I am sharing this post on DIY Gardening published in the 7th volume of BBOOKS.
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Here is the post on Gardening:
About the Author:
I have been growing vegetables for almost as long as I have been writing. When I see a garden – I want to take photographs. When I see a picture, I hear words, and http://greenlightlady.wordpress.com is where I write them down. Thanks for visiting.
Growing greens ~ Wendy
Beauty in the Vegetable Garden
My favorite parts of the garden are the flowerbeds. Beauty abounds in the annual and perennial borders. But, I have also discovered that vegetables can be beautiful too! The first step, in ensuring this, is to pick a very sunny, well-draining, and moderately
Next, you will need some sturdy garden tools, such as a digging
spade, rake, and hand trowel. You may simply plant straight into
prepared ground, or create raised beds, which are ideal for cool
and wet climates.
I highly recommend using open-pollinated varieties, so that you can
save your own seeds to plant the following year. And choose
vegetables that you love. There is nothing lovelier in a kitchen garden
than watching a treat ripen!
May I, now, suggest some reasonably compliant plants to
cultivate? Runner beans are an elegant and easy vegetable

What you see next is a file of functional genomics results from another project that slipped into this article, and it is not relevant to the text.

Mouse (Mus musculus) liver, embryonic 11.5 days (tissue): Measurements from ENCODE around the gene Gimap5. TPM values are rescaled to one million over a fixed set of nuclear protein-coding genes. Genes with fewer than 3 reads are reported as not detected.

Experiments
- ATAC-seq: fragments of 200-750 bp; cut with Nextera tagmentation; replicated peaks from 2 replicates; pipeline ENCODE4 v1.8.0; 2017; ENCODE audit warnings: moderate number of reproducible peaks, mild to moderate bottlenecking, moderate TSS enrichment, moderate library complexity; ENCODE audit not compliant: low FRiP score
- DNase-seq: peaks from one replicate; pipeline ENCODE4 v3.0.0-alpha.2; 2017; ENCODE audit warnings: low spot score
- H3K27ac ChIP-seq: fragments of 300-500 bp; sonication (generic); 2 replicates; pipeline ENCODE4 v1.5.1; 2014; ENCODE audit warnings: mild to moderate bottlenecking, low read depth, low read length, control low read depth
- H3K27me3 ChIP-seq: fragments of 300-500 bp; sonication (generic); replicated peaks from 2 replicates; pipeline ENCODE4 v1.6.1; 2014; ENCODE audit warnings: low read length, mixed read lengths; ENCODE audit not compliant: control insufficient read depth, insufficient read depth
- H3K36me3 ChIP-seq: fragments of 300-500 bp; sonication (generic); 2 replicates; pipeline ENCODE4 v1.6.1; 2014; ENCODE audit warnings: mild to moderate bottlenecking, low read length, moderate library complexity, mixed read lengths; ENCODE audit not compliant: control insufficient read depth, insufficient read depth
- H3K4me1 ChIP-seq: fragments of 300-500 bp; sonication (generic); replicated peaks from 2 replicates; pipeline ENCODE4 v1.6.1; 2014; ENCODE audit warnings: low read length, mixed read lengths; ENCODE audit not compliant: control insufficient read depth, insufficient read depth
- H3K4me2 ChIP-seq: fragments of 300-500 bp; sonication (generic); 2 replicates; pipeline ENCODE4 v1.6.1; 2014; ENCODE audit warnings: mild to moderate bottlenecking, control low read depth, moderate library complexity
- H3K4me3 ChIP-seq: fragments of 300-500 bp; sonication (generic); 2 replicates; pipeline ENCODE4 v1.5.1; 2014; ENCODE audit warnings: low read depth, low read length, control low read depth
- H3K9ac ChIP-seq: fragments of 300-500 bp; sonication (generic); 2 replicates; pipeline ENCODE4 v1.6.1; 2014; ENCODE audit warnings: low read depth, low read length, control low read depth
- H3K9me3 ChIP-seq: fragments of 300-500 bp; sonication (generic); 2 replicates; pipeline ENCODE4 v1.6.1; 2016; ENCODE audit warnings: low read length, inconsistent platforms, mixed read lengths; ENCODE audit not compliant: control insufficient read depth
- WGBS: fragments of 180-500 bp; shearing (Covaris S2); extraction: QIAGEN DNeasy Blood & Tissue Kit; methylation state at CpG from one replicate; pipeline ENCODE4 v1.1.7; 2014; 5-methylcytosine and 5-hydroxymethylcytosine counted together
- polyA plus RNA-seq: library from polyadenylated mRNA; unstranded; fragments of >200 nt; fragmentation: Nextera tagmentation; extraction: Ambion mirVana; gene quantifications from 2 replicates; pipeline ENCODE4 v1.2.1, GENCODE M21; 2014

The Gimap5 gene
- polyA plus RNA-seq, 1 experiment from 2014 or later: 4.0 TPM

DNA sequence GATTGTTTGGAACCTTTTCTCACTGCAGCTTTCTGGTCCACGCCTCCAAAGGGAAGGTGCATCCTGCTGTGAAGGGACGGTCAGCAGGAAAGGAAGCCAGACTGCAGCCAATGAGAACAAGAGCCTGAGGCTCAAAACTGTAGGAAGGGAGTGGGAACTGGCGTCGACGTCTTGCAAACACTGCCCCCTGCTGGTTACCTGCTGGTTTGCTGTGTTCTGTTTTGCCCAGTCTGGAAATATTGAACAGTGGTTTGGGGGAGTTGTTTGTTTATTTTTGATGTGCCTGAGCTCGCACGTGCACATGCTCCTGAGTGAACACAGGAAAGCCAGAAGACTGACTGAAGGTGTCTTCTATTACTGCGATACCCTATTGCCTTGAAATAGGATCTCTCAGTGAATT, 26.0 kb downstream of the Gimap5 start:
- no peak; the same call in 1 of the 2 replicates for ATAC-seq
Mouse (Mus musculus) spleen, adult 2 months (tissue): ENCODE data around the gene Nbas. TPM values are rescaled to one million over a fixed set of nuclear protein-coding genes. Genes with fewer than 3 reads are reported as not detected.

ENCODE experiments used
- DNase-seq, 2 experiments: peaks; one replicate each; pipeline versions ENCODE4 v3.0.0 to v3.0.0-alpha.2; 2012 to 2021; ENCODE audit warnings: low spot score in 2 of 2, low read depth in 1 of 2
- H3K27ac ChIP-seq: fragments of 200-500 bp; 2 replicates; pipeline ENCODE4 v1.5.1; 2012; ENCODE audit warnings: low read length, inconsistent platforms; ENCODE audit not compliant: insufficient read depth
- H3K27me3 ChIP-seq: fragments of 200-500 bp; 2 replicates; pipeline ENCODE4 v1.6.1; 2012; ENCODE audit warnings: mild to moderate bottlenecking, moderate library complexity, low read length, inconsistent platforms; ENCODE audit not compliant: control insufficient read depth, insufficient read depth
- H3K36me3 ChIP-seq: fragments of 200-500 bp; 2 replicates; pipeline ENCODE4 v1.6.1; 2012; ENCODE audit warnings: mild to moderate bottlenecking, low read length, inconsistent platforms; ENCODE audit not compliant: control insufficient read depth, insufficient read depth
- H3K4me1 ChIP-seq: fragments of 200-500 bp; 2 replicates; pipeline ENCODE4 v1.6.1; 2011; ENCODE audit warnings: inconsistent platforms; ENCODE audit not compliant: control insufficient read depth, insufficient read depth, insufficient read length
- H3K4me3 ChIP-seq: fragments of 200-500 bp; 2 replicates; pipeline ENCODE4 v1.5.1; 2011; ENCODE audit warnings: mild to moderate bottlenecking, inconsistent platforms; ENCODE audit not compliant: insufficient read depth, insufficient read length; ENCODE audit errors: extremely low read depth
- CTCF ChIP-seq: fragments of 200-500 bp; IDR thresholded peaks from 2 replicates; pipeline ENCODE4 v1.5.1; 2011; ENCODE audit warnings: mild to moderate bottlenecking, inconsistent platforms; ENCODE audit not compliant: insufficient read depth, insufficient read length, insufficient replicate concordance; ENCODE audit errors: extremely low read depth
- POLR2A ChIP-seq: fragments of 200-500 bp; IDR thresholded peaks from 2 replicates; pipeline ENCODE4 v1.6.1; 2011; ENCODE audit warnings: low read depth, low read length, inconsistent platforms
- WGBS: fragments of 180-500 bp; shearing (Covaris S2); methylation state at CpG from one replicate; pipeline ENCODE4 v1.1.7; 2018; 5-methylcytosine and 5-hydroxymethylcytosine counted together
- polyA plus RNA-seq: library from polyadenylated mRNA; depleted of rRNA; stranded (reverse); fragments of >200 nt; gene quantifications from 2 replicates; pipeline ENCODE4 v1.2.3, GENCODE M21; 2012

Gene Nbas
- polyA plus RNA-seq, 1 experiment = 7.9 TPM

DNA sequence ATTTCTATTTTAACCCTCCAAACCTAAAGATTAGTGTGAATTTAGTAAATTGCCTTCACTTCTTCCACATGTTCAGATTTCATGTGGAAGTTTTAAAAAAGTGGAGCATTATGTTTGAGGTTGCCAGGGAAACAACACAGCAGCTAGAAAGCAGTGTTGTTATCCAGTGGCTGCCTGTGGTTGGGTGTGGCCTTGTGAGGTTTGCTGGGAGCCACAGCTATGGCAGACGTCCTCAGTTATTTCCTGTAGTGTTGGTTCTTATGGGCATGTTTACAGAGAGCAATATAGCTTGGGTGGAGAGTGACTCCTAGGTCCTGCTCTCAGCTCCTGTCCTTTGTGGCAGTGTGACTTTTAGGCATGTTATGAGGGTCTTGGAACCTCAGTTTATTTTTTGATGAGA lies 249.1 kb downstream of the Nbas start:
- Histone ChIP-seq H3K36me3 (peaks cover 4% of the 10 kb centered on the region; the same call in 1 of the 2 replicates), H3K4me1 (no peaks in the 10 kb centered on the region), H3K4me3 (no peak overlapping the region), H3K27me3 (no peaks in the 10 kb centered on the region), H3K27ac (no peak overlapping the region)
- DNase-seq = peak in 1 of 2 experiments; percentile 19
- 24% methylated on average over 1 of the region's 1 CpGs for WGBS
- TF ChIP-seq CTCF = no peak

to grow on a trellis. This vertical element adds attractive
efficiency to a garden.
Other easy vertical plants are peas and cucumbers which can be
trained to climb.
Other simple and stunning additions are the summer and winter squashes. The squash flowers are not only eye-catching, but they are mouth-watering when coated in a tempura batter and fried lightly.
Vegetables that can be grown in rows or patches are bush beans and broad beans. Broad beans have lovely little white and black flowers that are as fragrant as any designer perfume.
Tomatoes are relatively easy to grow in hot climates. Keep them in a greenhouse if your climate is cool.
In cool or hot climates, the Perpetual Spinach is a great choice, since it is slow to bolt. This gives you a more reliable crop than regular spinach, which tends to go quickly to seed – at the first sign of heat!
Once your seeds are sprouting, mulch around them with compost to help keep your gardens healthy and tidy looking. Mulch keeps weeds away, retains moisture, and adds nutrients to the soil, as it breaks down. Potatoes can be heavily mulched, since they produce above the planted tuber.
I hope that you have enjoyed my vegetable sermon and tour. And I hope that I have convinced you that vegetables are beautiful too!